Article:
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Labour supply and taxes

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Author Info

  • Costas Meghir

    (Institute for Fiscal Studies and Yale University)

  • David Phillips

    ()
    (Institute for Fiscal Studies)

Abstract

In this paper we provide an overview of the literature relating labour supply to taxes and welfare benefits with a focus on presenting the empirical consensus. We begin with a basic continuous hours model, where individuals have completely free choice over their hours of work. We then consider fixed costs of work, the complications introduced by the benefits system, dynamic aspects of labour supply and we place the analysis in the context of the family. The key conclusion of this work is that in order to estimate the impact of tax reform and be able to generalise results, a structural approach that takes account of many of these issues is desirable. We then discuss the 'new Tax Responsiveness' literature which uses the response of taxable income to the marginal tax rate as a summary statistic of the behavioural response to taxation. Underlying this approach is the unsatisfactory nature of using hours as a proxy for labour effort for those with high levels of autonomy on the job and who already work long hours, such as the self employed or senior executives. After discussing relevant theory we then provide a summary of empirical estimates and the methodology underlying the studies. Our conclusion is that hours of work are relatively inelastic for men, but are a little more responsive for married women and lone mothers. On the other hand, participation is quite sensitive to taxation and benefits for women. Within this paper we present new estimates form a discrete participation model for both married and single men based on the numerous reforms over the past two decades in the UK. We find that the participation of low education men is somewhat more responsive to incentives than previously thought. For men with high levels of education, participation is virtually unresponsive; here the literature on taxable income suggests that there may be significant welfare costs of taxation, although much of this seems to be a result of shifting income and consumption to non-taxable forms as opposed to actual reductions in work effort.

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Bibliographic Info

Paper provided by Institute for Fiscal Studies in its series IFS Working Papers with number W08/04.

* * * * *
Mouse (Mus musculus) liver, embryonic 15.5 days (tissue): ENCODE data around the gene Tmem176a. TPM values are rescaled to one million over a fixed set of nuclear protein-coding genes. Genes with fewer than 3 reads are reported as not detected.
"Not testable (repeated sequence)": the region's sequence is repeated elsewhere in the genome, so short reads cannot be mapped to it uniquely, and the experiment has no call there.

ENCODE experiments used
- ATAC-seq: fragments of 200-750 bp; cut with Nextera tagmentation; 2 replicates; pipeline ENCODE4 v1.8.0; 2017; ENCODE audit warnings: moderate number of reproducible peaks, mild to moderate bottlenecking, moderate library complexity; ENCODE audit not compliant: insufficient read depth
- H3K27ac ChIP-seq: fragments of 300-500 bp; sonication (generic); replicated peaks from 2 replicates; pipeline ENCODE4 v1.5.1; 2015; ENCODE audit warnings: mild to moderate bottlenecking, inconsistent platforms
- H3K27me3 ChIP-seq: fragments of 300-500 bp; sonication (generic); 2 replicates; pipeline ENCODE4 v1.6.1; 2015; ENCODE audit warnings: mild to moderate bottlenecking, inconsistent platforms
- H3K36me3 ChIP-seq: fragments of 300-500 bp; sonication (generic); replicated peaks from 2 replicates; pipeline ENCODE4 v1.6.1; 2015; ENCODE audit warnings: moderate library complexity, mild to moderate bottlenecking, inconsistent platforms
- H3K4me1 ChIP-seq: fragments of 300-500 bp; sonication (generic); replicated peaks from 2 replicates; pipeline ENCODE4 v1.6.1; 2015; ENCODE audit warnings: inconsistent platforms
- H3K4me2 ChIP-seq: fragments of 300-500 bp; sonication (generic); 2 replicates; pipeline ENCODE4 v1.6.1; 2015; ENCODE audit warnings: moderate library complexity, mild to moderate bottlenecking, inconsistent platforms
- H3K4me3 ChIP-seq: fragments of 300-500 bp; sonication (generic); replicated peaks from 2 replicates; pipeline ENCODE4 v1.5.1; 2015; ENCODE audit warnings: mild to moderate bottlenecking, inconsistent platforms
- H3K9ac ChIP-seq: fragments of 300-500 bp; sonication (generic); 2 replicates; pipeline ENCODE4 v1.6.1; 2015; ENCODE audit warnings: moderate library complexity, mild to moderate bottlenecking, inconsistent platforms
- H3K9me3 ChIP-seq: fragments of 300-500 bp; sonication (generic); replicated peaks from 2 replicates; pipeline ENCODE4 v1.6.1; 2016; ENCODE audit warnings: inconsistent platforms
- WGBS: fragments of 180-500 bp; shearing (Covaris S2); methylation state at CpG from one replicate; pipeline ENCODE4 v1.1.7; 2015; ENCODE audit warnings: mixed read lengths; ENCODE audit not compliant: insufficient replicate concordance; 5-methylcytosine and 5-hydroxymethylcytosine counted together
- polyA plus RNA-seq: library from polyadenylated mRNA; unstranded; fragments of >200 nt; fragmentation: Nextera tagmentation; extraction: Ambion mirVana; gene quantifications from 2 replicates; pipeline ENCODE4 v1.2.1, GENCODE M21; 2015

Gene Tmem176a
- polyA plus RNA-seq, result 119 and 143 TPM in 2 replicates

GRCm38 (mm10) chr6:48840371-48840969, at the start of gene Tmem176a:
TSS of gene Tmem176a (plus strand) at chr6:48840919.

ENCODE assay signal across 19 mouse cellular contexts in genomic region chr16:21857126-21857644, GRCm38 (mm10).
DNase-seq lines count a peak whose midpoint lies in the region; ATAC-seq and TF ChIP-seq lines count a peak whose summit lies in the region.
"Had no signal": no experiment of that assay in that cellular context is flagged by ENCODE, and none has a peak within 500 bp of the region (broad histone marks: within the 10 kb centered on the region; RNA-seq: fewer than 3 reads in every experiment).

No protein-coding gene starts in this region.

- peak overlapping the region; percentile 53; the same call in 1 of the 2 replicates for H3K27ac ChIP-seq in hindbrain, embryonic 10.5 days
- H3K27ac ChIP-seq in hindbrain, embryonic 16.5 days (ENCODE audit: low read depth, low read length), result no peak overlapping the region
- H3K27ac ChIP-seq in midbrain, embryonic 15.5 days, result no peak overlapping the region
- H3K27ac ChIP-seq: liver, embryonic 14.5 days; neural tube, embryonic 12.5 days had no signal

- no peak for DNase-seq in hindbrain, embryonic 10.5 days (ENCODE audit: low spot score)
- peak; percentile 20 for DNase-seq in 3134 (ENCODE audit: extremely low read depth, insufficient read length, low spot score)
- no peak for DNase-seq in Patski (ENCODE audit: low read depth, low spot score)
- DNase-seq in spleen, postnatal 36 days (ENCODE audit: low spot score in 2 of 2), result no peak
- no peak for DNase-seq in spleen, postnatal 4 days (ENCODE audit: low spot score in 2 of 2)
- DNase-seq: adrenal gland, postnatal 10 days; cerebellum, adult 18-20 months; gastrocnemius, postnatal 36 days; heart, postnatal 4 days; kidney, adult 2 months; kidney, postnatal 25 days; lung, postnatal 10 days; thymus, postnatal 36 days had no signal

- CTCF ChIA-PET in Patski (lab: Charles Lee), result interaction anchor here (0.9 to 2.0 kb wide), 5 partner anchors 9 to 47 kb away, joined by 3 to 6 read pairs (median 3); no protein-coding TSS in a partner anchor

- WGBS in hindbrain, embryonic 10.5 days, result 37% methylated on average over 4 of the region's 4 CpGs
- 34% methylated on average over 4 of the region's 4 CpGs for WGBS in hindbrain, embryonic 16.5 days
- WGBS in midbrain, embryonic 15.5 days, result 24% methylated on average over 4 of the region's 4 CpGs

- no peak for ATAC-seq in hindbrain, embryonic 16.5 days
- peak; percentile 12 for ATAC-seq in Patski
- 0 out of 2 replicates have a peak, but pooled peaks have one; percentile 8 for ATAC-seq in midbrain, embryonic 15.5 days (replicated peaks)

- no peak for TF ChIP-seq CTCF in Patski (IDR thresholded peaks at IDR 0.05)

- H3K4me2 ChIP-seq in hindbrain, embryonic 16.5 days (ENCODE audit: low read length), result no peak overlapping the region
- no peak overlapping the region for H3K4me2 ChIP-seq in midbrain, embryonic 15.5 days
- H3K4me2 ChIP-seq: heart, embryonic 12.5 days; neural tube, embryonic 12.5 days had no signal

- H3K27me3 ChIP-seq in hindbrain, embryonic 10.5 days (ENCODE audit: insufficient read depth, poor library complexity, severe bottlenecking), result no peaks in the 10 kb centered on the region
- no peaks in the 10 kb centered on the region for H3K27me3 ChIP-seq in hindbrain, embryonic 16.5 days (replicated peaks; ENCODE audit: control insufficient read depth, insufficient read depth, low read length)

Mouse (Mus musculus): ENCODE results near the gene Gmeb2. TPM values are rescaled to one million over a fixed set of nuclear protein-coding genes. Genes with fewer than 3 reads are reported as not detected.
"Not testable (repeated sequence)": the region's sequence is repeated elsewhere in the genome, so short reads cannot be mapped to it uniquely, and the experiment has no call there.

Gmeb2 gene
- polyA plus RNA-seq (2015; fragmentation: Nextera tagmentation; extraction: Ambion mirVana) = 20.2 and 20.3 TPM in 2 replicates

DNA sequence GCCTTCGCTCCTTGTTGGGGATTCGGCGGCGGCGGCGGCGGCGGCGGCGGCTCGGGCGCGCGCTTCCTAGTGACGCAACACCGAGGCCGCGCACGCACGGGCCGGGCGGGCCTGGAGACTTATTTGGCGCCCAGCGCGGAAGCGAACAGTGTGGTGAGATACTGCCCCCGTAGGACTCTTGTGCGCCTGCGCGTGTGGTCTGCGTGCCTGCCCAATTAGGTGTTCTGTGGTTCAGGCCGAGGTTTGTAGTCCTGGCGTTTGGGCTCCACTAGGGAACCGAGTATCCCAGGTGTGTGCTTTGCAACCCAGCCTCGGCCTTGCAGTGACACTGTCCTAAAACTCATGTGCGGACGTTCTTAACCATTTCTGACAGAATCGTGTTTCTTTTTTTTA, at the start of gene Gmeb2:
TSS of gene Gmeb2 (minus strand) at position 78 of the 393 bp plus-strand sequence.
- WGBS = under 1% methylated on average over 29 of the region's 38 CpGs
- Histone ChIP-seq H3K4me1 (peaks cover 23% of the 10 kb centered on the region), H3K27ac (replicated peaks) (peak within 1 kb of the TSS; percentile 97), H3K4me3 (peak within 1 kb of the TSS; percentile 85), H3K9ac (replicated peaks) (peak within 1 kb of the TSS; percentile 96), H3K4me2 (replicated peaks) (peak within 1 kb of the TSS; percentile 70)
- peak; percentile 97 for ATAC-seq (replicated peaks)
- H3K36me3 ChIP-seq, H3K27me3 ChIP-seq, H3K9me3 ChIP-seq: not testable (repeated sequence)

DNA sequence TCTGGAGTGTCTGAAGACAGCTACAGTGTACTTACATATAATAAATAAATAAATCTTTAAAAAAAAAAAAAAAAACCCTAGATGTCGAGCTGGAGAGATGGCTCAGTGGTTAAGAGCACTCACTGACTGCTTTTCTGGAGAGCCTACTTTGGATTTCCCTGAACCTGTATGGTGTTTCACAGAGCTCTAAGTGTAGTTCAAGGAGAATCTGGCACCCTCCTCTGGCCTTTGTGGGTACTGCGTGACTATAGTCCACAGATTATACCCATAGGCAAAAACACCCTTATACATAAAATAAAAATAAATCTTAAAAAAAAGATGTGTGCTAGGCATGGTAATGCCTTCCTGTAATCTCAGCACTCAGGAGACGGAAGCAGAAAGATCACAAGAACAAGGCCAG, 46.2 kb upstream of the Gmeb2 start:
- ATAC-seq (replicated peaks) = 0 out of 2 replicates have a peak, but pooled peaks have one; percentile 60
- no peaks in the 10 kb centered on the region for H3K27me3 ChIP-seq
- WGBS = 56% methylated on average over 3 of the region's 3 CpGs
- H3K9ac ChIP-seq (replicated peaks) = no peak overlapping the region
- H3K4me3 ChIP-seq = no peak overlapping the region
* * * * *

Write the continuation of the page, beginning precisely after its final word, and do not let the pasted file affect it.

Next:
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Date of creation: Mar 2008
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Handle: RePEc:ifs:ifsewp:08/04

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Related research

Keywords: Labour Supply; Income taxation; Welfare Benefits; Tax Credits; Incentive Effects;

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References

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  1. V. Joseph Hotz & John Karl Scholz, 2001. "The Earned Income Tax Credit," NBER Working Papers 8078, National Bureau of Economic Research, Inc.
  2. Aaberge, Rolf & Colombino, Ugo & Strom, Steinar, 1999. "Labour Supply in Italy: An Empirical Analysis of Joint Household Decisions, with Taxes and Quantity Constraints," Journal of Applied Econometrics, John Wiley & Sons, Ltd., vol. 14(4), pages 403-22, July-Aug..
  3. Chiappori, Pierre-Andre, 1992. "Collective Labor Supply and Welfare," Journal of Political Economy, University of Chicago Press, vol. 100(3), pages 437-67, June.
  4. M Arellano & Costas Megir & Mary Silles, 1990. "Female Labour Supply and On-the-Job Search: An Empirical Model Estimated using Complementary Data Sets," CEP Discussion Papers dp0009, Centre for Economic Performance, LSE.
  5. Richard Blundell & Howard Reed & Thomas M. Stoker, 2003. "Interpreting Aggregate Wage Growth: The Role of Labor Market Participation," American Economic Review, American Economic Association, vol. 93(4), pages 1114-1131, September.
  6. G. Burtless & J. A. Hausman, 1977. "The Effect of Taxation on Labor Supply: Evaluating the Gary Negative Income Tax Experiment," Working papers 211, Massachusetts Institute of Technology (MIT), Department of Economics.
  7. John F. Ermisch & Robert E. Wright, 1991. "Welfare Benefits and Lone Parents' Employment in Great Britain," Journal of Human Resources, University of Wisconsin Press, vol. 26(3), pages 424-456.
  8. Cogan, John F, 1981. "Fixed Costs and Labor Supply," Econometrica, Econometric Society, vol. 49(4), pages 945-63, June.
  9. François Bourguignon & Thierry Magnac, 1990. "Labor Supply and Taxation in France," Journal of Human Resources, University of Wisconsin Press, vol. 25(3), pages 358-389.
  10. Agell, S.A. & Meghir, C., 1995. "Male Labour Supply in Sweden : Are Incentives Important?," Papers 12, Uppsala - Working Paper Series.
  11. Blundell, Richard & MaCurdy, Thomas & Meghir, Costas, 2007. "Labor Supply Models: Unobserved Heterogeneity, Nonparticipation and Dynamics," Handbook of Econometrics, in: J.J. Heckman & E.E. Leamer (ed.), Handbook of Econometrics, edition 1, volume 6, chapter 69 Elsevier.
  12. Blundell, Richard & Meghir, Costas & Neves, Pedro, 1993. "Labour supply and intertemporal substitution," Journal of Econometrics, Elsevier, vol. 59(1-2), pages 137-160, September.
  13. Eckstein, Zvi & Wolpin, Kenneth I, 1989. "Dynamic Labour Force Participation of Married Women and Endogenous Work Experience," Review of Economic Studies, Wiley Blackwell, vol. 56(3), pages 375-90, July.
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